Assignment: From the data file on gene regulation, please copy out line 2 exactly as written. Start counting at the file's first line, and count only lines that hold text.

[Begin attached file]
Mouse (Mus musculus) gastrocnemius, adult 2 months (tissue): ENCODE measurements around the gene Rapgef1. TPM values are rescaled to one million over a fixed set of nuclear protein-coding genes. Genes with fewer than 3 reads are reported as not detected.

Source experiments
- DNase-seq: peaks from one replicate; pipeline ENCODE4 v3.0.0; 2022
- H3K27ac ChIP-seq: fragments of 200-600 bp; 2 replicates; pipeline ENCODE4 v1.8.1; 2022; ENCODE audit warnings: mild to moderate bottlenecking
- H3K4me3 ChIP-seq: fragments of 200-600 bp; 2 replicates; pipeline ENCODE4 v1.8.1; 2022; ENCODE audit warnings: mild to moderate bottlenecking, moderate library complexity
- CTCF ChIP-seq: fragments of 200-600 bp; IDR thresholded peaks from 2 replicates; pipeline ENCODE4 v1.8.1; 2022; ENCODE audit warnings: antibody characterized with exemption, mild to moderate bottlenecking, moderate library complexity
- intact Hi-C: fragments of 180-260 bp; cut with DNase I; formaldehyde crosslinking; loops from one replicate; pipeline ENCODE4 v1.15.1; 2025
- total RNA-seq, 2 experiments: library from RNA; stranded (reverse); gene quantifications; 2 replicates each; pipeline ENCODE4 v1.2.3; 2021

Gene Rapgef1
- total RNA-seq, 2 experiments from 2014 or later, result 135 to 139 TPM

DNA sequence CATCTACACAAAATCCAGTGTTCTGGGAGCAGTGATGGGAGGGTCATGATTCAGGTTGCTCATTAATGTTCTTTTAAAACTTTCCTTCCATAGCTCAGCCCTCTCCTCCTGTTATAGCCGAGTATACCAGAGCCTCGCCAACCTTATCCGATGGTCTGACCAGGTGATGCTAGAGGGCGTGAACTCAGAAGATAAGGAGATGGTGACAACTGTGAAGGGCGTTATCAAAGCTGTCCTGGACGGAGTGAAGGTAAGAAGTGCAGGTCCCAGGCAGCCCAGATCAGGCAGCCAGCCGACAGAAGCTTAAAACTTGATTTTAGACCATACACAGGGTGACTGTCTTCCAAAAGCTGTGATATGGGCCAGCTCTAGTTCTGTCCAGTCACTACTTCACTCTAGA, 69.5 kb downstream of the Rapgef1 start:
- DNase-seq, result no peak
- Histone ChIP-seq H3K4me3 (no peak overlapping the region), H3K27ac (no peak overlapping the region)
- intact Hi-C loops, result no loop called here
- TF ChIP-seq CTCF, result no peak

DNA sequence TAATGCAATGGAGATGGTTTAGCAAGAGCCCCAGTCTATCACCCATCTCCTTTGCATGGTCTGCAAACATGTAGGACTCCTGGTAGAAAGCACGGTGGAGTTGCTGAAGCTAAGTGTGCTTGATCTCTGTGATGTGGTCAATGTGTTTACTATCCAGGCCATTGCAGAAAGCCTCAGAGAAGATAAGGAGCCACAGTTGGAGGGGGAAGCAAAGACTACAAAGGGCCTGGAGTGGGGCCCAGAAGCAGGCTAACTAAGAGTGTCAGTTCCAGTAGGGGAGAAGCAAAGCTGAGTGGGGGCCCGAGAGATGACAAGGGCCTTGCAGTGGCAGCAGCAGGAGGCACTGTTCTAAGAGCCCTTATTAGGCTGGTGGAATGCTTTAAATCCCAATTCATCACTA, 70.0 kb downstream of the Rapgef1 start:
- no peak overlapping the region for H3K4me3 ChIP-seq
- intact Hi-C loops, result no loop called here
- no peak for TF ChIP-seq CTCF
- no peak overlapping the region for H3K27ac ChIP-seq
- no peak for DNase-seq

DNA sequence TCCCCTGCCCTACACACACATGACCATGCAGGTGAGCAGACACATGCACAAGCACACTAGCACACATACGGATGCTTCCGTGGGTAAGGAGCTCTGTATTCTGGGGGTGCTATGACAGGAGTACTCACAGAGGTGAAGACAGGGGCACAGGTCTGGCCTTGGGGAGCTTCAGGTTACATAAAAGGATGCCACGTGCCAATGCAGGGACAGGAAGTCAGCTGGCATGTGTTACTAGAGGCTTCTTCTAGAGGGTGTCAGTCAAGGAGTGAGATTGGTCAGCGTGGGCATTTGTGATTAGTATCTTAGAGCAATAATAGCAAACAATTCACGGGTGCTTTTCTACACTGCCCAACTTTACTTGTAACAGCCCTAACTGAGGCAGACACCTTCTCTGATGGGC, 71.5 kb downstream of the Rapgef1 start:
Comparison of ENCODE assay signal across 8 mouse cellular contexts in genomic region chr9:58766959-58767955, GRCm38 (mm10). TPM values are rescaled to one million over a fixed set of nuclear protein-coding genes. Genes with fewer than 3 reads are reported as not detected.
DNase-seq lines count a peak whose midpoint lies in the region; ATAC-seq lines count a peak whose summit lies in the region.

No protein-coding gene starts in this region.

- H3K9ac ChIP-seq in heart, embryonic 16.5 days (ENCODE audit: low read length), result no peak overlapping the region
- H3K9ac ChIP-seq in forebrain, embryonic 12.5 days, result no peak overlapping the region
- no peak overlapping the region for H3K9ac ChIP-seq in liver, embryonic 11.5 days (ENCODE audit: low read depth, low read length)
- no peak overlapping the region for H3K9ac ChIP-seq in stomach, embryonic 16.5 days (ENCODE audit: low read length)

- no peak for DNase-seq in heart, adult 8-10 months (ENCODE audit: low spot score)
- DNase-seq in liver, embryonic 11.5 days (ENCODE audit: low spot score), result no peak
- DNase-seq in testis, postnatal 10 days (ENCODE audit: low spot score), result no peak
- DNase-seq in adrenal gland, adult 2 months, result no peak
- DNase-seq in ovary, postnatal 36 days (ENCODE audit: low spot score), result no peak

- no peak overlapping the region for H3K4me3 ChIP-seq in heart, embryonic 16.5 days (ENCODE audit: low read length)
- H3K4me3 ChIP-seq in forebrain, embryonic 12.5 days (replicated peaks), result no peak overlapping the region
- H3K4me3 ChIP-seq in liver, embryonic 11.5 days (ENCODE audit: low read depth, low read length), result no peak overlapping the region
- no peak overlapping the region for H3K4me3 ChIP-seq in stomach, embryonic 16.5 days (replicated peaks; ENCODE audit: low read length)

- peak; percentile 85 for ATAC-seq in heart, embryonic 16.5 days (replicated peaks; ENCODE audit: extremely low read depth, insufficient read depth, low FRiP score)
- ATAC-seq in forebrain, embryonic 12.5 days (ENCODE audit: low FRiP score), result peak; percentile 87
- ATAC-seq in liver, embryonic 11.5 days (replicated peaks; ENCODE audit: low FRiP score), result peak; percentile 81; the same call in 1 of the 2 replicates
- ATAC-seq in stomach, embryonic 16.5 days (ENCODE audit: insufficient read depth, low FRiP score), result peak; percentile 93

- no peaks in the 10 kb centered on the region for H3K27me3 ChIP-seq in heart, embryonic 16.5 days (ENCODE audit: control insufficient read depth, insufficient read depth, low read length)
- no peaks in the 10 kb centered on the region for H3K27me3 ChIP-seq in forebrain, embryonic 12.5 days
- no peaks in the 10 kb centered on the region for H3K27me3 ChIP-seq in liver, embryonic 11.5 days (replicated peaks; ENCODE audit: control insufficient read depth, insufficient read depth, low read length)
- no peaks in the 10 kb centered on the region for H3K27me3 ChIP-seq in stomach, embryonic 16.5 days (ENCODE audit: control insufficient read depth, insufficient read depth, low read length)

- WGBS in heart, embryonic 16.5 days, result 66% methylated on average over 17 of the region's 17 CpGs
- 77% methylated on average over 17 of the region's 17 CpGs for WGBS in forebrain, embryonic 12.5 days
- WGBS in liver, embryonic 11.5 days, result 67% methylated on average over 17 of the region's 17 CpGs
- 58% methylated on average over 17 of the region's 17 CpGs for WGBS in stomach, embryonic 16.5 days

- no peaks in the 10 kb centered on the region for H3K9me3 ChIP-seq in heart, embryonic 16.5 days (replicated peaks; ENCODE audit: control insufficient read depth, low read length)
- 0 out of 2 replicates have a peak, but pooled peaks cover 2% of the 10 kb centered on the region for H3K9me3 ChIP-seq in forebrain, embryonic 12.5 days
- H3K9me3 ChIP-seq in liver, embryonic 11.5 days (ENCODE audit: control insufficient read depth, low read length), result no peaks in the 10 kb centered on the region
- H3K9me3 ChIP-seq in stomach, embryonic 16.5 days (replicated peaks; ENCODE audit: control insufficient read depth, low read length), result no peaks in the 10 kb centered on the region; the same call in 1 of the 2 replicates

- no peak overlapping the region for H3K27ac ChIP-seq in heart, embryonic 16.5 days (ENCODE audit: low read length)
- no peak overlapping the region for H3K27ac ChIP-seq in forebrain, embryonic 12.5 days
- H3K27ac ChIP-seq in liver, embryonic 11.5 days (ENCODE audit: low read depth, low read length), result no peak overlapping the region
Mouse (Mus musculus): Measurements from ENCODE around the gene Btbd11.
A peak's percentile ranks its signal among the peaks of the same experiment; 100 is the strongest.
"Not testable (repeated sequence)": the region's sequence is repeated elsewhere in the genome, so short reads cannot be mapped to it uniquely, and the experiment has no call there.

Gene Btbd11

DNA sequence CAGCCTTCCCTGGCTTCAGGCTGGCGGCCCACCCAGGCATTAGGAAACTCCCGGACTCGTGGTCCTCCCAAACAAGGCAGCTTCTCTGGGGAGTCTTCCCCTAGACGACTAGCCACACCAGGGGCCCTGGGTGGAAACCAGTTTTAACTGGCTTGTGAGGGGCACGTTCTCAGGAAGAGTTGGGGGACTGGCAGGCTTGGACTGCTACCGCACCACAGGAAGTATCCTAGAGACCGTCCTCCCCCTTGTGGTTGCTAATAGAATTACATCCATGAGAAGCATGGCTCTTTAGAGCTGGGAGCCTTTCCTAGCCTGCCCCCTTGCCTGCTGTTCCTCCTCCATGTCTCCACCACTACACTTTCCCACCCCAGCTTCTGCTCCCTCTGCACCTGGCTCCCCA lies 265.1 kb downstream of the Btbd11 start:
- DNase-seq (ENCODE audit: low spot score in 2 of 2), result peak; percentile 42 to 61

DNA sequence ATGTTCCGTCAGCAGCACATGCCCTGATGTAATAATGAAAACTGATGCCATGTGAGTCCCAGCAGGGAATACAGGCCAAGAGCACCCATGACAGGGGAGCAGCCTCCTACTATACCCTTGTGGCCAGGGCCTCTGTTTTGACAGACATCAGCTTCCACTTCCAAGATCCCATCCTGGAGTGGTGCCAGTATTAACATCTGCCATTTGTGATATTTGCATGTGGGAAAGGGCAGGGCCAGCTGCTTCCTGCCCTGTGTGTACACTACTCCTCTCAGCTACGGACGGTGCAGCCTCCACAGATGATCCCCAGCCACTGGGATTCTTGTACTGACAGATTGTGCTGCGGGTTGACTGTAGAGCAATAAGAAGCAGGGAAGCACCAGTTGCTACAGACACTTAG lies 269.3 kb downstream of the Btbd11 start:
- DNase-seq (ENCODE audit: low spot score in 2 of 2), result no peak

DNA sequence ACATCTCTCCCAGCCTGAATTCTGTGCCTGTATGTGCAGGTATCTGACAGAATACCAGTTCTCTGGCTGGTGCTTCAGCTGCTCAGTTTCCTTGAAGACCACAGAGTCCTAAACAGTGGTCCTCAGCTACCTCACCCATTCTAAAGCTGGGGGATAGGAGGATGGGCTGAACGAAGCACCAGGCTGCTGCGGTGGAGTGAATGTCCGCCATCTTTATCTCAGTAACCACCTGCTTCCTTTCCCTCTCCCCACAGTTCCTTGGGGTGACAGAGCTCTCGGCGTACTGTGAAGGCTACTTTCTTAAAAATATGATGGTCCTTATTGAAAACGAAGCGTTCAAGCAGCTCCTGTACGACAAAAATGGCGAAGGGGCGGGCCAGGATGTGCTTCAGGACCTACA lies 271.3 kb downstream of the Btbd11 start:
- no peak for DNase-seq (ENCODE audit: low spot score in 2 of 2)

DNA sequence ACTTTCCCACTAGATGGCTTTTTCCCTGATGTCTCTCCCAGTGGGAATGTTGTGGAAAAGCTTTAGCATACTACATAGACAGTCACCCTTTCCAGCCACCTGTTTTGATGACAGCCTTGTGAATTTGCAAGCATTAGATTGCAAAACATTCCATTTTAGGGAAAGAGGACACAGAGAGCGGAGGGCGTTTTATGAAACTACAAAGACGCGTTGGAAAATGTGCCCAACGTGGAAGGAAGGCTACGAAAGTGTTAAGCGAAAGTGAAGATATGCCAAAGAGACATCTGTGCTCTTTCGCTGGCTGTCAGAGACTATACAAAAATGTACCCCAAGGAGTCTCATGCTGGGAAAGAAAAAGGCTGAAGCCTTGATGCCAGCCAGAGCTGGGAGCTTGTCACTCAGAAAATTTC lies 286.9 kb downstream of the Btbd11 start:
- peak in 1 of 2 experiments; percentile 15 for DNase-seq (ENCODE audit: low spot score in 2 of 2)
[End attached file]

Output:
Source experiments